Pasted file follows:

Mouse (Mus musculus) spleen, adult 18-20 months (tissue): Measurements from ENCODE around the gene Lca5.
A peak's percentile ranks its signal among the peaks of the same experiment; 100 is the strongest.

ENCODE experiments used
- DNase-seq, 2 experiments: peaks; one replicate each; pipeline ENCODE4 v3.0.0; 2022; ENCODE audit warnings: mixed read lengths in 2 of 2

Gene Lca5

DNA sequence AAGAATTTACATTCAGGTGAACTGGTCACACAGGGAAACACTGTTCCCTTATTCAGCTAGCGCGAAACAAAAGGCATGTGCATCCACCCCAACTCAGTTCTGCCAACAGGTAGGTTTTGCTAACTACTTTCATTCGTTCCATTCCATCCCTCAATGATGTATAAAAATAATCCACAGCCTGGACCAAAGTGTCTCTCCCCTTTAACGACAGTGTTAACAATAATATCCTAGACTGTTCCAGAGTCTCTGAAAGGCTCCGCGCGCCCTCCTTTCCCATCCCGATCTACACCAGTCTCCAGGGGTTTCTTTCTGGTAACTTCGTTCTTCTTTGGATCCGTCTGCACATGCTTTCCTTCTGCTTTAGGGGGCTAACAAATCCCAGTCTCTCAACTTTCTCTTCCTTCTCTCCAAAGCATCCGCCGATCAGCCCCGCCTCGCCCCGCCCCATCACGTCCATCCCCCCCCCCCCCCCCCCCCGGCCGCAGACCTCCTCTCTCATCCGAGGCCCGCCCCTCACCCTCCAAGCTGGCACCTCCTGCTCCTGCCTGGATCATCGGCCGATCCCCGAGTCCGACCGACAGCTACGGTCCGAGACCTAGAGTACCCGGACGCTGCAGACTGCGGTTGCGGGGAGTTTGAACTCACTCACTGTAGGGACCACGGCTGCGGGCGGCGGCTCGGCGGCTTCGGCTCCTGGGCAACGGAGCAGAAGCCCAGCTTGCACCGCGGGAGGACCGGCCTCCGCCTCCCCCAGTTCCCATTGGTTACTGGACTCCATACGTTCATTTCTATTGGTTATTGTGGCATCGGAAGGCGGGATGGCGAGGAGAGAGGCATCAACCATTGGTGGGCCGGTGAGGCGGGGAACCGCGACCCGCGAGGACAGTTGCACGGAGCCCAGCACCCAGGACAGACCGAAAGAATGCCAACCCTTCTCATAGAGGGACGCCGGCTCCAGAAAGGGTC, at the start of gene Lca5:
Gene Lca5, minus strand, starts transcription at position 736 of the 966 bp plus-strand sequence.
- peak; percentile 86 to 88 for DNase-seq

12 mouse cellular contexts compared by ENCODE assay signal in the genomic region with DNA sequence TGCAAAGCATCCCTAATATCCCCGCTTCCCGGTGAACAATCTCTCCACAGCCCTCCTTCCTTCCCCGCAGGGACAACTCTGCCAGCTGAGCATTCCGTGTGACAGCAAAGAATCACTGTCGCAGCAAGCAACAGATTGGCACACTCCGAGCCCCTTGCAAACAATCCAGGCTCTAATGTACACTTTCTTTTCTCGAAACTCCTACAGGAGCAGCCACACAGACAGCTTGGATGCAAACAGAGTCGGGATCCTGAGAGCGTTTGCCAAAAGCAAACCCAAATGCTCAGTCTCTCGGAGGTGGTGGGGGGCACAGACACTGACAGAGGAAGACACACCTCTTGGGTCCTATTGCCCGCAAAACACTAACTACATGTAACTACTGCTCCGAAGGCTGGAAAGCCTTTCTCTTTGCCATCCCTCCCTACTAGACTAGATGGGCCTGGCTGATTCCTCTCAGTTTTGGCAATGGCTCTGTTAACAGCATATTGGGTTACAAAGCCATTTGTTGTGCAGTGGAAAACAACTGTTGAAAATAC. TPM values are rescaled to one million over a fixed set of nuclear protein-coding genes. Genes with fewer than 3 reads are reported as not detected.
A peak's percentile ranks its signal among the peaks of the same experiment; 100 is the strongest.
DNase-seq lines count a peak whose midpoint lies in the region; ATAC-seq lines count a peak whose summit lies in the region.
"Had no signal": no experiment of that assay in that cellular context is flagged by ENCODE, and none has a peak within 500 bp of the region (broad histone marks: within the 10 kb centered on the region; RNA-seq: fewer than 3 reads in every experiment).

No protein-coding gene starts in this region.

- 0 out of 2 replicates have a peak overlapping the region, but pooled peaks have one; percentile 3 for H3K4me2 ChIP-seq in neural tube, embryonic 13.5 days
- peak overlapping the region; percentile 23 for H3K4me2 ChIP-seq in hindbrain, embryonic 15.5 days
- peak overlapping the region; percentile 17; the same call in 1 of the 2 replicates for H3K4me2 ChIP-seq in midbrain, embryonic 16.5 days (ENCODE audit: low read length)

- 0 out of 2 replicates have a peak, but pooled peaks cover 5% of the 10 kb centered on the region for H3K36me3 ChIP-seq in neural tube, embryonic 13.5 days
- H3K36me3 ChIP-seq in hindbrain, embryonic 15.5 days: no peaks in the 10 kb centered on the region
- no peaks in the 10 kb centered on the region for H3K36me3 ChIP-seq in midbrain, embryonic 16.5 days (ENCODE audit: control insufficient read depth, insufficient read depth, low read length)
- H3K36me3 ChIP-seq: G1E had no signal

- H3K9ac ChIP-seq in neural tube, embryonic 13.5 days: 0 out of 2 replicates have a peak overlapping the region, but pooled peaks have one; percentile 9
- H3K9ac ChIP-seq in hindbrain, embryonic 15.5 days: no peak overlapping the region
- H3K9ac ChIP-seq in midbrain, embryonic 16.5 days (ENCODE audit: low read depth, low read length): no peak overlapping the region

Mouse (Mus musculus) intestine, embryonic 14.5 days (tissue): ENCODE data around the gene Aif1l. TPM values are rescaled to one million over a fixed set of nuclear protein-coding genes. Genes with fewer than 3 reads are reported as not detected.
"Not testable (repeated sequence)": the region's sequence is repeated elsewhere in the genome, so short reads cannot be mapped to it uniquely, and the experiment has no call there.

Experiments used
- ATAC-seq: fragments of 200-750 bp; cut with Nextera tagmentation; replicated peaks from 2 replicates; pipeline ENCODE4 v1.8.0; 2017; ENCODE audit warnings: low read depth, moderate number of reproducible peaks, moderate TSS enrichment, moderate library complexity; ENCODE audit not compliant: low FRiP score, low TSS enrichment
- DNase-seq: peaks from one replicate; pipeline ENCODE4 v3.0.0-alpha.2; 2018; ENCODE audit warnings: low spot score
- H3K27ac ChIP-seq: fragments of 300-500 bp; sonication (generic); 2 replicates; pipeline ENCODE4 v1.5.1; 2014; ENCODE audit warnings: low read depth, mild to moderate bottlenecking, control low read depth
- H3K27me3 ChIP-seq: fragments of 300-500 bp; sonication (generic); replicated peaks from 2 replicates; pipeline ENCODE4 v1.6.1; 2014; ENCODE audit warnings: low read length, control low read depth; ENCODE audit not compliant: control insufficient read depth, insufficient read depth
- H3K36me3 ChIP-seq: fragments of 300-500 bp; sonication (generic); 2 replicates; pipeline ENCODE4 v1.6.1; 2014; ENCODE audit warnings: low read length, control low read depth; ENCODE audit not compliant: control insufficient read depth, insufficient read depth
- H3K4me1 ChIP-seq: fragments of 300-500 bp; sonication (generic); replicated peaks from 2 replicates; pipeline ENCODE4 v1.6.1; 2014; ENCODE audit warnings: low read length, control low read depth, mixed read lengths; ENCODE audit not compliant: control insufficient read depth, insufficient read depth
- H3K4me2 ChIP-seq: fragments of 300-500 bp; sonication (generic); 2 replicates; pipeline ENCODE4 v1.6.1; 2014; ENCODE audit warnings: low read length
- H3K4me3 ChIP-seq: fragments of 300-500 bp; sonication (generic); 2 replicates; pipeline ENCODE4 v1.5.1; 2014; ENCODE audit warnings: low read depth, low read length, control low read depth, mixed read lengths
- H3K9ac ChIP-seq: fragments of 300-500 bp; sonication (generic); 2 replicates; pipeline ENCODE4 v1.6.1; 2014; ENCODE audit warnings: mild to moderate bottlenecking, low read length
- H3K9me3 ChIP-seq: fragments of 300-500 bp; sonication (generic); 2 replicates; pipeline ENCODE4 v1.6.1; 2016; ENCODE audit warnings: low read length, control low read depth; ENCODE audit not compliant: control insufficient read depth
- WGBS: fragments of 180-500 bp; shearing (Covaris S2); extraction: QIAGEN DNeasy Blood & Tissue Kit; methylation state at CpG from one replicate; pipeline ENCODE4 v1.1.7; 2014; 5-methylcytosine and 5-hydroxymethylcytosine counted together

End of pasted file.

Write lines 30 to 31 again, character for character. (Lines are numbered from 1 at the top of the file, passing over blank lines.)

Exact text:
- H3K27me3 ChIP-seq: fragments of 300-500 bp; sonication (generic); replicated peaks from 2 replicates; pipeline ENCODE4 v1.6.1; 2014; ENCODE audit warnings: low read length, control low read depth; ENCODE audit not compliant: control insufficient read depth, insufficient read depth
- H3K36me3 ChIP-seq: fragments of 300-500 bp; sonication (generic); 2 replicates; pipeline ENCODE4 v1.6.1; 2014; ENCODE audit warnings: low read length, control low read depth; ENCODE audit not compliant: control insufficient read depth, insufficient read depth